Our proposal aims to invite those impacted by COVID-19 into the decision-making and solution-discovering process. We hope to cultivate new leaders within the engaged communities, providing training and awareness to emerging community champions so that they may advocate for their communities. We will employ a community-based participatory action research approach to actively pursue, to understand, and to learn from the experiences of marginalized populations in Kansas City. 

Our first efforts will be in partnership with Congolese, Burmese, Mexican, and Guatemalan community members. Each community offers different insights and perspectives, and the experiences of each community will help guide our next steps for deeper relational investment with these and possibly other ethnic communities across Kansas City.

Due to the lingering impact of the COVID-19 delta variant, our project activities have been delayed, but we eagerly await the opportunity to gather with our refugee and immigrant neighbors and reflect upon their experience during COVID-19. How are you doing? How is your mental, emotional, and spiritual health? What were the hurdles you encountered? What new challenges emerged? How did other community members fare? How did you connect with service providers? How can we be better neighbors? These questions and others require listening and reflection.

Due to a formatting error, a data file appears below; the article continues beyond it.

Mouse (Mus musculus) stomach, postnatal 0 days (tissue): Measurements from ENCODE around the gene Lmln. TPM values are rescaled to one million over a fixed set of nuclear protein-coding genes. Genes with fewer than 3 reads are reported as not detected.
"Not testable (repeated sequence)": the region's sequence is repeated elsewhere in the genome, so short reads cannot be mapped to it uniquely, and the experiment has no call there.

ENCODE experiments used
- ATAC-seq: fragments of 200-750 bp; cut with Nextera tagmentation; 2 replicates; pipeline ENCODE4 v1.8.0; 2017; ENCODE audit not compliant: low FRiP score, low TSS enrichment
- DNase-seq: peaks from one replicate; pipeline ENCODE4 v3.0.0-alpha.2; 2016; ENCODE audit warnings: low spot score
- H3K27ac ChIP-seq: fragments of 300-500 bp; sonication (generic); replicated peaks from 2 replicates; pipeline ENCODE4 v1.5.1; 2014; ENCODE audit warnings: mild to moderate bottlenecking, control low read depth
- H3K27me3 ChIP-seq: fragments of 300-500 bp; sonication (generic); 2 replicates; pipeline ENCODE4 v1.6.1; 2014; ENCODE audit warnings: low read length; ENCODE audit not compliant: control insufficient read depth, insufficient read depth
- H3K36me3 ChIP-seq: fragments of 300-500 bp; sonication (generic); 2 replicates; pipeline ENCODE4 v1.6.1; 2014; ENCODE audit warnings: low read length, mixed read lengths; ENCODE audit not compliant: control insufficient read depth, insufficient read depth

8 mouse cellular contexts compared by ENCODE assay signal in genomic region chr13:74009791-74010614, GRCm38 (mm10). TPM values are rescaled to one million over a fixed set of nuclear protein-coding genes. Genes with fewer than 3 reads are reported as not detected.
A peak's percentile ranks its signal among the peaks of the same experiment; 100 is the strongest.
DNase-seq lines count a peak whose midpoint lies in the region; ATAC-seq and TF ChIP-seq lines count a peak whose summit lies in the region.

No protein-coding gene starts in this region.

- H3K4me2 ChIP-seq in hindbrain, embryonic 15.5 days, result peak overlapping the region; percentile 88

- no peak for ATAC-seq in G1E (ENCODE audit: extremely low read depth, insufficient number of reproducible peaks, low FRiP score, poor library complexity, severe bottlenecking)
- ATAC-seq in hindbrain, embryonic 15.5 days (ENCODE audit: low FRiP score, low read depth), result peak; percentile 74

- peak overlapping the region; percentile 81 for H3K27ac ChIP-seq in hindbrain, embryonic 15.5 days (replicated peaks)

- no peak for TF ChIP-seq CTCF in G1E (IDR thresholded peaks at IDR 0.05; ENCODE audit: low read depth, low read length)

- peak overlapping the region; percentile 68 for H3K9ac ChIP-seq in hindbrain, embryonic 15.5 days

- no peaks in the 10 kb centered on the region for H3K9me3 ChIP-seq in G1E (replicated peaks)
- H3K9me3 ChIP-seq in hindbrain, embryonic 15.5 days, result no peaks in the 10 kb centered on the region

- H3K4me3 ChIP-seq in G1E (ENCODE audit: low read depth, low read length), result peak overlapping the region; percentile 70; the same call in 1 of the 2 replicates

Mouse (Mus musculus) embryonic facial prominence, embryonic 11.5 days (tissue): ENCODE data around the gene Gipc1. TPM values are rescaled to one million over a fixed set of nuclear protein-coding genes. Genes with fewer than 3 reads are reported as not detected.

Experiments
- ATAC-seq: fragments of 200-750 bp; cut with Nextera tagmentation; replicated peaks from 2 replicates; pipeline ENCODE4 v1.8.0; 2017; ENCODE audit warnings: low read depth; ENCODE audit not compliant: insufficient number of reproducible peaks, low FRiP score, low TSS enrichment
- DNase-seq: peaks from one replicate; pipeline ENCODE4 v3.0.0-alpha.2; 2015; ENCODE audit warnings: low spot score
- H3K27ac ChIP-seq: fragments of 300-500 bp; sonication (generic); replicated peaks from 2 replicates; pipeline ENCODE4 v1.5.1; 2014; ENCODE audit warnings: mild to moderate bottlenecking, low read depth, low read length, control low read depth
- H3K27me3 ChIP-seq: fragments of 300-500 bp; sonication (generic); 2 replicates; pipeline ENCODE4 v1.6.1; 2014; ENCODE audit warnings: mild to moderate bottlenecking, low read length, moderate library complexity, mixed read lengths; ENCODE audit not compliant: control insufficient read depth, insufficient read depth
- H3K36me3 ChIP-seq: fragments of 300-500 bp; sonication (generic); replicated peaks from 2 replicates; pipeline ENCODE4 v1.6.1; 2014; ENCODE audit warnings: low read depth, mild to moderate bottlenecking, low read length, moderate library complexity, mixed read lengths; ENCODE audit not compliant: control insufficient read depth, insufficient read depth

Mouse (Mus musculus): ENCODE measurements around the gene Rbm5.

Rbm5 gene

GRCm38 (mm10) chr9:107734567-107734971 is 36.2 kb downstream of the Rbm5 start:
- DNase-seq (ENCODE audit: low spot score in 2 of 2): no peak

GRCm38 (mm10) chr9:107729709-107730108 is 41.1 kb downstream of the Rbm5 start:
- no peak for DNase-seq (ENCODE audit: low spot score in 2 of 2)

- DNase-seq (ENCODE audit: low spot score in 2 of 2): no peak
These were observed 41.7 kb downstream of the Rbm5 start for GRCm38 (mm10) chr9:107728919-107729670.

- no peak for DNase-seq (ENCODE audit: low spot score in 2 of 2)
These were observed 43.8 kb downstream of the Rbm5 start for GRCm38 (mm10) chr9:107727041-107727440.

Along with the rapid implementation of digital solutions, COVID-19 also resulted in the term “social distancing” entering our collective vernacular. This concept reflects the isolation of the past 18 months, and, when we’re disconnected, we fail to recognize the beauty of our diverse communities and the astonishing giftedness, wisdom, and resilience within each community. We must not let isolation and division become the lingering habits of COVID-19, for that is a crisis unto itself.

At Della Lamb, we believe that all people have something wonderful to contribute towards building a kinder Kansas City. Part of the joy of this exercise will be the simple act of gathering, for which we all have a new appreciation after a season of separation. As we continue to endure and move beyond COVID-19, let us embrace the critical opportunities to work in concert with our neighbors to develop community-driven strategies and solutions.